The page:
In 1995, Ways filed a post-conviction petition seeking a new trial. A hearing was held five years later in 2000. Tyrone Williams testified for the defense that sometime between 2:00 a.m. and 3:00 a.m. on April 23, 1989, Franklin King asked him if he wanted to buy a .44 Magnum pistol. Williams said he asked King if he had “any bodies on the gun at the time,” and that King replied, “Yes.”
Williams testified that King said that he shot somebody that night and opened up the gun to display the cylinder with one spent shell. Williams said he refused to buy the gun.
Donna Carter testified that she had falsely incriminated Ways in her initial statement to the police because she was high and was afraid that she would be charged with drug possession, prostitution, and other offenses. Carter claimed that she was told what to say by the assistant prosecutor. She testified that at the time she only was interested in using drugs and did not want to get locked up. She also claimed that police officers planted eight bags of cocaine on her before she spoke with the prosecutor, and then, presumably because of her cooperation, let her keep the drugs.
Johnson also recanted his trial testimony, saying that he thought he was providing an alibi for Ways when he falsely testified that Ways was in the Time and Place Lounge on the night of the shooting.
Leonard Hall, who was a retired Camden police officer at the time of the shooting testified that Franklin King was brought to his house by a group of about eight to 12 young men, several of whom were members of Ways’ gang. At that time, before Hall had any information about the gun used in the crime, King stated, “I'm not the only one in Camden with a .44 Magnum.” Hall called the Camden police and related that he might have a suspect in a homicide. Hall said that a patrol officer picked up King and that he was questioned and released.
Vincent Williams testified that he witnessed the shooting and that the shooter was not Anthony Ways. Williams said he saw two men running up to cars trying to sell drugs and that one of them shot into the car when Hunter and Weist pulled up. Williams admitted that he had known Ways all his life, but that he did not come forward to the police because he “was on the run” and did not want to get caught.
Ways’ cousin, Thomas Ways, testified that while he and Franklin King were in state prison and the county jail together, King twice admitted to him that he shot Weist.
Franklin King testified that he admitted killing Weist to at least one other person, but insisted that was a false claim and that he did not kill Weist. King confirmed that around the time of the shooting he possessed a .44 Magnum, that he tried to sell it to a few people, and that when asked by one prospective buyer whether there was “a body on the gun,” he had replied that there “might be.”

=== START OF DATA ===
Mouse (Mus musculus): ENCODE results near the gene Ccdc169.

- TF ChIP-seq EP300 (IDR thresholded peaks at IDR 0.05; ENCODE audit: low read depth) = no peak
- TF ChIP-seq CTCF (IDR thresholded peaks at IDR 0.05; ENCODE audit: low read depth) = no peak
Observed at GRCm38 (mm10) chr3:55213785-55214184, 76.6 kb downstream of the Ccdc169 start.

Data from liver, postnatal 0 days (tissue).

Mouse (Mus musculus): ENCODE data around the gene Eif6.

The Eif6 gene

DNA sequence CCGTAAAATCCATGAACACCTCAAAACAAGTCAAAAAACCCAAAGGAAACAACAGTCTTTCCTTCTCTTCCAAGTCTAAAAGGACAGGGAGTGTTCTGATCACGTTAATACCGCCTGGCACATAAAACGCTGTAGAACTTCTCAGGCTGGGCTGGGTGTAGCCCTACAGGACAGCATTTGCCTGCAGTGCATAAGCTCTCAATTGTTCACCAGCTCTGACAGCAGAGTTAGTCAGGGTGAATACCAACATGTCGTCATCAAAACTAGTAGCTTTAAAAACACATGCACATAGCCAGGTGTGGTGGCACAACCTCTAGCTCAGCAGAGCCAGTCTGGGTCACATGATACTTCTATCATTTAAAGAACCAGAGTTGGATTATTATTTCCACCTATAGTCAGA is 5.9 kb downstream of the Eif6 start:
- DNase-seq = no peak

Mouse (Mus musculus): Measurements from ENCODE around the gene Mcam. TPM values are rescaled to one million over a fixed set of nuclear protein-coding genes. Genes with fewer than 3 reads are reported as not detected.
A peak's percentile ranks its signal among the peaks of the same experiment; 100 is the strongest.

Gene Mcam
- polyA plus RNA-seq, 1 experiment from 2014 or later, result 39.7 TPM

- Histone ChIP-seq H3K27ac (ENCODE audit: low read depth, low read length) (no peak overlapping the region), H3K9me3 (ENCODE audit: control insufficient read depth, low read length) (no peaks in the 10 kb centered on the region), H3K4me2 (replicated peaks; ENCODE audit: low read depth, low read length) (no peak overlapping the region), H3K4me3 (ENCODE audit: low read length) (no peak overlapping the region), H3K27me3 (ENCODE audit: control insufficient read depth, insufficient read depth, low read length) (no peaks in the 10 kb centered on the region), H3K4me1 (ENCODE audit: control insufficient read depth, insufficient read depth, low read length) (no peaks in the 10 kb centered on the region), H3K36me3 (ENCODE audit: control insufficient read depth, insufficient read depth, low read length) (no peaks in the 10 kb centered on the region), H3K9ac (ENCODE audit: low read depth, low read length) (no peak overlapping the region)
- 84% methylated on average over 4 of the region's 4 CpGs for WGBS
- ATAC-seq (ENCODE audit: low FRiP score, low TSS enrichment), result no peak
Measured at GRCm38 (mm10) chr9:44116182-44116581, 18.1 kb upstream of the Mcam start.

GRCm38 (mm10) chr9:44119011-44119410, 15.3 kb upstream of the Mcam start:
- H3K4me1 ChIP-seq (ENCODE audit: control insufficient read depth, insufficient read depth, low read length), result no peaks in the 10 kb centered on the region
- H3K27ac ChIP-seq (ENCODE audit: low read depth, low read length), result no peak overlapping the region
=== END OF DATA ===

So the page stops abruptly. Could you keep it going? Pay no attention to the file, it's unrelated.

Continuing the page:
King testified that Ways was innocent, saying that “someone else did it. It wasn't this guy.”
The judge conducting the hearing asked King if he “knew the trigger guy,” and King replied, “I do know who did it.” However, the judge did not ask King to identify the gunman.
The judge denied the motion for a new trial, ruling that Carter, Johnson, King and Ways’ cousin were not credible. The judge found that while Tyrone Williams was credible, his testimony would not have convinced the jury to acquit Ways. In 2003, the New Jersey Appellate Division upheld the decision.
However, in 2004, the New Jersey Supreme Court reversed the decision and ordered a new trial for Ways.
The Supreme Court said portions of the newly discovered evidence, when put in context with the evidence at trial, sufficiently implicated King in the shooting and likely would have resulted in Way’s acquittal.
Ways was released on bond in June 2004 while awaiting a retrial. On October 19, 2005, the prosecution dismissed the murder, robbery and weapons charges after Ways pled guilty to charges of tampering with witnesses for talking to two men who claimed to be eyewitnesses to Wiest’s killing and hindering his apprehension by not surrendering to police after he learned a warrant had been issued for his arrest. He was sentenced to 6½ years in prison, but remained free since he had already served 14 years,
In 2008, Ways settled a wrongful conviction lawsuit for $280,000.
– Maurice Possley
"The greatness of a community is most accurately measured by the compassionate actions of its members."
— Coretta Scott King